Election

GOP election lawyer says no evidence to support Trump’s claim about mail-in voting fraud

I voted stickers sit on a table during a presidential primary election at the Journey Church in Kenosha, Wisconsin, on April 7, 2020. - Americans in Wisconsin began casting ballots Tuesday in a controversial presidential primary held despite a state-wide stay-at-home order and concern that the election could expose thousands of voters and poll workers to the coronavirus. Democratic officials had sought to postpone the election but were overruled by the top state court, and the US Supreme Court stepped in to bar an extension of voting by mail that would have allowed more people to cast ballots without going to polling stations. Both courts have conservative majorities. (Photo by KAMIL KRZACZYNSKI / AFP) (Photo by KAMIL KRZACZYNSKI/AFP via Getty Images via CNN)

(CNN) — Benjamin Ginsberg, a top Republican election lawyer who has represented four Republican presidential candidates, slammed President Donald Trump’s claims of widespread voter fraud in a new op-ed saying it lacks evidence and is “unsustainable.”

Ginsberg, a longtime lawyer who recently retired from the practice and co-chaired the 2013 Presidential Commission on Election Administration, wrote in The Washington Post on Tuesday that Trump’s recent comments about widespread fraud in mail-in voting, which risks undermining confidence in the election, and urging voters to cast their ballots twice are “doubly wrong.”

“The president’s actions — urging his followers to commit an illegal act and seeking to undermine confidence in the credibility of election results — are doubly wrong,” he wrote, adding they place an obligation on Trump’s campaign and the Republican Party to “reevaluate their position in the more than 40 voting cases they’re involved in around the country.”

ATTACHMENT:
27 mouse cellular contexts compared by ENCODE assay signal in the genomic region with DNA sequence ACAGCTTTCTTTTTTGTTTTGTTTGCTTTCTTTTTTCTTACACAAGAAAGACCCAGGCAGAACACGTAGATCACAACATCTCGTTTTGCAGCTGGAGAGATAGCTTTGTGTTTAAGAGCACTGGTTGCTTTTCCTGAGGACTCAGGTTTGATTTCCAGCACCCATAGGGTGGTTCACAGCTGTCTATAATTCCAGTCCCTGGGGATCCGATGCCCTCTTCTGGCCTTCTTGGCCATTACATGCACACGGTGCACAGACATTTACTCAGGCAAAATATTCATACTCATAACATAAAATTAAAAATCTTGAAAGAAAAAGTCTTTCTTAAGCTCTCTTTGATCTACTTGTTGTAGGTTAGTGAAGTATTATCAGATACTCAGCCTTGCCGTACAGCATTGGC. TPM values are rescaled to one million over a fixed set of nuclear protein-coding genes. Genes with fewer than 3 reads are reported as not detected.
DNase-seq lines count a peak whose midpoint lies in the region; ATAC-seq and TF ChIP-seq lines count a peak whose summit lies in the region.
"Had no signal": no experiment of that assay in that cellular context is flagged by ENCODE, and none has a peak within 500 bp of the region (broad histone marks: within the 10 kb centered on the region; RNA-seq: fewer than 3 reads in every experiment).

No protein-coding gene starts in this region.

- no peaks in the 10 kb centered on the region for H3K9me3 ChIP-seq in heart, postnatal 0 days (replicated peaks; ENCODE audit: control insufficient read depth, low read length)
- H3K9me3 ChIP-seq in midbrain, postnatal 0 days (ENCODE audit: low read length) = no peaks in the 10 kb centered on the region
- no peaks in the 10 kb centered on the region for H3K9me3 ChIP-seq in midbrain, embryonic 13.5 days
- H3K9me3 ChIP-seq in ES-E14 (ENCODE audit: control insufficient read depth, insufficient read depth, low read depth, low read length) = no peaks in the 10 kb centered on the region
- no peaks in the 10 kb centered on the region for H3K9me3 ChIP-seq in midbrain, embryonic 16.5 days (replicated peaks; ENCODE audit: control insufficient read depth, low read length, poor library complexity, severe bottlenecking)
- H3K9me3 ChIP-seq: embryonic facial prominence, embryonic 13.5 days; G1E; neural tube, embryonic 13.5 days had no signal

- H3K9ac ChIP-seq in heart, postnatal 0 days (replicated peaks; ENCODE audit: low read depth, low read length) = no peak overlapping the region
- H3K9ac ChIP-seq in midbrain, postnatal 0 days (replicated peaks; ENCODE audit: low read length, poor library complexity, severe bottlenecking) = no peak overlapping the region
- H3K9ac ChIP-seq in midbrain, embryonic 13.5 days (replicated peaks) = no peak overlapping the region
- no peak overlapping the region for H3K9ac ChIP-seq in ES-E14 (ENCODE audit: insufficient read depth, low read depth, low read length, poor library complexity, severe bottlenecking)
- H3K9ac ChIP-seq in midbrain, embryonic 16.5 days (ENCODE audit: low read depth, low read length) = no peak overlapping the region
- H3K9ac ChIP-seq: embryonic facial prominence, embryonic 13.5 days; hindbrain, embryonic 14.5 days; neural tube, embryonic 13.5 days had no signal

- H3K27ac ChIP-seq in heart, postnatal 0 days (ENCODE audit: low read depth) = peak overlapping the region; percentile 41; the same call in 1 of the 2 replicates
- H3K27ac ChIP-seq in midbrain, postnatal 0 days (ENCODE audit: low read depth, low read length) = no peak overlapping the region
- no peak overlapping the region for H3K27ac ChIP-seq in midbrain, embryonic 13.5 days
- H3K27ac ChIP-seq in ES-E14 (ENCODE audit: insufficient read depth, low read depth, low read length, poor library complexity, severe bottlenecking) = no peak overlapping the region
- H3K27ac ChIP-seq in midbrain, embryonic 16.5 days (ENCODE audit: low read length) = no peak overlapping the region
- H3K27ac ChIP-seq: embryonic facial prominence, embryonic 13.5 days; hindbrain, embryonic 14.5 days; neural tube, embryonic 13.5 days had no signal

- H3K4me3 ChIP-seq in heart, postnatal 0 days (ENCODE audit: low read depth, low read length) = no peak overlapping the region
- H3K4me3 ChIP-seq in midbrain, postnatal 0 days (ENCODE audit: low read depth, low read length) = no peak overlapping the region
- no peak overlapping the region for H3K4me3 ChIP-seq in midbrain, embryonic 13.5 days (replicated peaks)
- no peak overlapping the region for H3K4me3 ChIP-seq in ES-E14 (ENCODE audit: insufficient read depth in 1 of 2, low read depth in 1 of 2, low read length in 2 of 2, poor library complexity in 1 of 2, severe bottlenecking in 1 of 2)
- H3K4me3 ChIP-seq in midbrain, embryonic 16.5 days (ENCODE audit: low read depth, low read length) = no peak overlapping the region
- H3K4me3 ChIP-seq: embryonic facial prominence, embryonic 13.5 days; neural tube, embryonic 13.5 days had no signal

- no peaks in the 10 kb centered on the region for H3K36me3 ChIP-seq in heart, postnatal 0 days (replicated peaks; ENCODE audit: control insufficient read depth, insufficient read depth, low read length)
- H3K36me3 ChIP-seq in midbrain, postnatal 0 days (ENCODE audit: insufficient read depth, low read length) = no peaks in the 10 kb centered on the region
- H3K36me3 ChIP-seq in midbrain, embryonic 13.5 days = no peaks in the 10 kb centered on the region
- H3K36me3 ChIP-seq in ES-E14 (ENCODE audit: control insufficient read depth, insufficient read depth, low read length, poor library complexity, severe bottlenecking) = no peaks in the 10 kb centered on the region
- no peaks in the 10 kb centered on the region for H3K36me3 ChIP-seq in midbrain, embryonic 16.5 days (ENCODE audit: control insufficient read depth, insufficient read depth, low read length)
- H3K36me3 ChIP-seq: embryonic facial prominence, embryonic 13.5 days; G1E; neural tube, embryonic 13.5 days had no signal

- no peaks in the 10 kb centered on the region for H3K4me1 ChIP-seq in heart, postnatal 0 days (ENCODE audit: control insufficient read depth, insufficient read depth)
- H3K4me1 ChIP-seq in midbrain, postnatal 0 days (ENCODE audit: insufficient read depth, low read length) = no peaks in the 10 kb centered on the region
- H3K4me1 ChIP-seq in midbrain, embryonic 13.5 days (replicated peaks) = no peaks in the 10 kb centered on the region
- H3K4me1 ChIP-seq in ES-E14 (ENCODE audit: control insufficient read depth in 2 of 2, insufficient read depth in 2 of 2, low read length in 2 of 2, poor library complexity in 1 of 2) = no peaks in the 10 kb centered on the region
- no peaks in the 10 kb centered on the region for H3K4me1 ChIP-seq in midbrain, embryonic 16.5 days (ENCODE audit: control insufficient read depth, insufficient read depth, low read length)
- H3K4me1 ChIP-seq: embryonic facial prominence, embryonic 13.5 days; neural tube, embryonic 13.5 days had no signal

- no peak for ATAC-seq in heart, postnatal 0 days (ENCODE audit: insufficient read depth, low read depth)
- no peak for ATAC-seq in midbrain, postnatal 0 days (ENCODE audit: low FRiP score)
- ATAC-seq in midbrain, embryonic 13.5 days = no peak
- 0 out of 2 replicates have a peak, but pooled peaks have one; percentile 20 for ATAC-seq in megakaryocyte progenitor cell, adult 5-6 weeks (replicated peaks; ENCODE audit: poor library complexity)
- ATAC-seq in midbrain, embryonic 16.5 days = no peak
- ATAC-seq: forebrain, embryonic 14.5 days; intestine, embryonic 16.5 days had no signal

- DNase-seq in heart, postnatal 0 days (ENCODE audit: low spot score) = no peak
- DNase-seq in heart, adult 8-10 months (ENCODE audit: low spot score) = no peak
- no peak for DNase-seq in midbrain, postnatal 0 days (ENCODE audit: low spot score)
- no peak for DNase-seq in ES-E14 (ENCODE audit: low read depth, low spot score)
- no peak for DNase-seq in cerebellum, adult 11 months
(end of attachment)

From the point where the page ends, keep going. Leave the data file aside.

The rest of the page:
He added, “Legions of Republican lawyers have searched in vain over four decades for fraudulent double voting. At long last, they have a blatant example of a major politician urging his supporters to illegally vote twice.”

Ginsberg wrote, “The truth is that after decades of looking for illegal voting, there’s no proof of widespread fraud,” adding there are isolated incidents across both parties. “Elections are not rigged. Absentee ballots use the same process as mail-in ballots — different states use different labels for the same process.”

He also wrote that Trump’s comments “make his and the Republican Party’s rhetoric look less like sincere concern — and more like transactional hypocrisy designed to provide an electoral advantage.”

Last week, Trump repeatedly encouraged voters to cast their ballots twice, saying if they vote by mail they should also attempt to vote in person as a way to check if their vote is counted. Elections officials in North Carolina, Michigan and other states have warned citizens that voting twice is illegal and doing so would be met with criminal prosecution. The President has also claimed, without evidence, that voting by mail would lead to widespread voter fraud and on Tuesday encouraged his supporters to act as poll watchers to prevent fraud at voting locations.

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